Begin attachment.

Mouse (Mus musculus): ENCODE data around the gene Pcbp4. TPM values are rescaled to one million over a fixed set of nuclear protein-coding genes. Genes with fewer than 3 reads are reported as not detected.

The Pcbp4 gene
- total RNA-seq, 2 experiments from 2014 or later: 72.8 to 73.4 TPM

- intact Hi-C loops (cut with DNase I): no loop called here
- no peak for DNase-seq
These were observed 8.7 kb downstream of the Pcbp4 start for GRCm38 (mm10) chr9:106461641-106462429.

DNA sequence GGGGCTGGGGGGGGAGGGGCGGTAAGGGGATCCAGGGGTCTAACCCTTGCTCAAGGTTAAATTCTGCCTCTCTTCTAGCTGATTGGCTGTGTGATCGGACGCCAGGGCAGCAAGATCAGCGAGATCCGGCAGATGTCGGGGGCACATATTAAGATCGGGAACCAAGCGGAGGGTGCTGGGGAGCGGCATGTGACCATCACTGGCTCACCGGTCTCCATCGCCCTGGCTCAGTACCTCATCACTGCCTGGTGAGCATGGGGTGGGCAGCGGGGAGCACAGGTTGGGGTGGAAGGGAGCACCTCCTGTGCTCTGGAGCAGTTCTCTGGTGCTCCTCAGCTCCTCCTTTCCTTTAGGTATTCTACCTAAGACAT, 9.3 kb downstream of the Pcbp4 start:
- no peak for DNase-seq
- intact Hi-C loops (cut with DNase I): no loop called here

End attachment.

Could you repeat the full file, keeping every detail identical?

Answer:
Mouse (Mus musculus): ENCODE data around the gene Pcbp4. TPM values are rescaled to one million over a fixed set of nuclear protein-coding genes. Genes with fewer than 3 reads are reported as not detected.

The Pcbp4 gene
- total RNA-seq, 2 experiments from 2014 or later: 72.8 to 73.4 TPM

- intact Hi-C loops (cut with DNase I): no loop called here
- no peak for DNase-seq
These were observed 8.7 kb downstream of the Pcbp4 start for GRCm38 (mm10) chr9:106461641-106462429.

DNA sequence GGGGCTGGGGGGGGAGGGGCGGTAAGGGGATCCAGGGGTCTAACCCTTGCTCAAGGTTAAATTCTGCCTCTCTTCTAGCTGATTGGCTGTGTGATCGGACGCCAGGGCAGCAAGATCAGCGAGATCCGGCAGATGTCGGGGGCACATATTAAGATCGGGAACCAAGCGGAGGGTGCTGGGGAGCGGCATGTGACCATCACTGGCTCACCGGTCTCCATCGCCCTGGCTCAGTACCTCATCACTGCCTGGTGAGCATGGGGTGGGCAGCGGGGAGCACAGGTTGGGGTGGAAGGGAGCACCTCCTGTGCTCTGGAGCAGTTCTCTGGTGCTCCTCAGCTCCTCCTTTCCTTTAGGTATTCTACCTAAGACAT, 9.3 kb downstream of the Pcbp4 start:
- no peak for DNase-seq
- intact Hi-C loops (cut with DNase I): no loop called here